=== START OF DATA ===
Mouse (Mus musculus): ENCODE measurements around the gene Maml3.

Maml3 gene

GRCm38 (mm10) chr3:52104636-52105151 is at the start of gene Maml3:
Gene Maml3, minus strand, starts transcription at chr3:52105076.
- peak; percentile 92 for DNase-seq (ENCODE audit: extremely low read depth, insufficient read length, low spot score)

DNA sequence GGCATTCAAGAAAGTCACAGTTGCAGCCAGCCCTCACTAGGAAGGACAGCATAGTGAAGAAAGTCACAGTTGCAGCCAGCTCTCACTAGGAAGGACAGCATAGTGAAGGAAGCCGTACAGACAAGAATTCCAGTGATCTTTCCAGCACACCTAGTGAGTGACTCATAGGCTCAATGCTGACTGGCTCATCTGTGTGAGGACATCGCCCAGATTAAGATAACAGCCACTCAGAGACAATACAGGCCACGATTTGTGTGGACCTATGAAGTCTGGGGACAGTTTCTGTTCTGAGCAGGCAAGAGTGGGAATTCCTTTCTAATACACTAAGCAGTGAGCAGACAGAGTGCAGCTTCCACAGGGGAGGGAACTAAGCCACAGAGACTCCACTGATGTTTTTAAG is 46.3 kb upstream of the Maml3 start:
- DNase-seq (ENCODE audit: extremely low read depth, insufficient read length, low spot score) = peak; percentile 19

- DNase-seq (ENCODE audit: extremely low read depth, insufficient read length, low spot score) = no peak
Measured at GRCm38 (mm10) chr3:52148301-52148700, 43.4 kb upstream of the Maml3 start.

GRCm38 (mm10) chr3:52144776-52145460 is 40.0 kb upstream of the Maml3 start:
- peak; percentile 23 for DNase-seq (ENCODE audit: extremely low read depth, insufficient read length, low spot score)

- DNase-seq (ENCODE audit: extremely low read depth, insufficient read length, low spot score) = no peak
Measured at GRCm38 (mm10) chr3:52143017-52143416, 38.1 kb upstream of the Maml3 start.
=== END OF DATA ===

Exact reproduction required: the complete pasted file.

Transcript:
Mouse (Mus musculus): ENCODE measurements around the gene Maml3.

Maml3 gene

GRCm38 (mm10) chr3:52104636-52105151 is at the start of gene Maml3:
Gene Maml3, minus strand, starts transcription at chr3:52105076.
- peak; percentile 92 for DNase-seq (ENCODE audit: extremely low read depth, insufficient read length, low spot score)

DNA sequence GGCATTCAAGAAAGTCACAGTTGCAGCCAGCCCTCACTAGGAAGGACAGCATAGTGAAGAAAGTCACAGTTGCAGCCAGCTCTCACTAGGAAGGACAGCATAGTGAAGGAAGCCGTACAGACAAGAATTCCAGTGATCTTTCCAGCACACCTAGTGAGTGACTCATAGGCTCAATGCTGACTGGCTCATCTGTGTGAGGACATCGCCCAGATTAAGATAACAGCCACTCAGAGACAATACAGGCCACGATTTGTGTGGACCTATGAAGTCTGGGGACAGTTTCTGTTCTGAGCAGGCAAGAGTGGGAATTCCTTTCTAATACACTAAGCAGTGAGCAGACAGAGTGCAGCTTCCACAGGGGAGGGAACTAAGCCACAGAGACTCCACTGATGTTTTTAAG is 46.3 kb upstream of the Maml3 start:
- DNase-seq (ENCODE audit: extremely low read depth, insufficient read length, low spot score) = peak; percentile 19

- DNase-seq (ENCODE audit: extremely low read depth, insufficient read length, low spot score) = no peak
Measured at GRCm38 (mm10) chr3:52148301-52148700, 43.4 kb upstream of the Maml3 start.

GRCm38 (mm10) chr3:52144776-52145460 is 40.0 kb upstream of the Maml3 start:
- peak; percentile 23 for DNase-seq (ENCODE audit: extremely low read depth, insufficient read length, low spot score)

- DNase-seq (ENCODE audit: extremely low read depth, insufficient read length, low spot score) = no peak
Measured at GRCm38 (mm10) chr3:52143017-52143416, 38.1 kb upstream of the Maml3 start.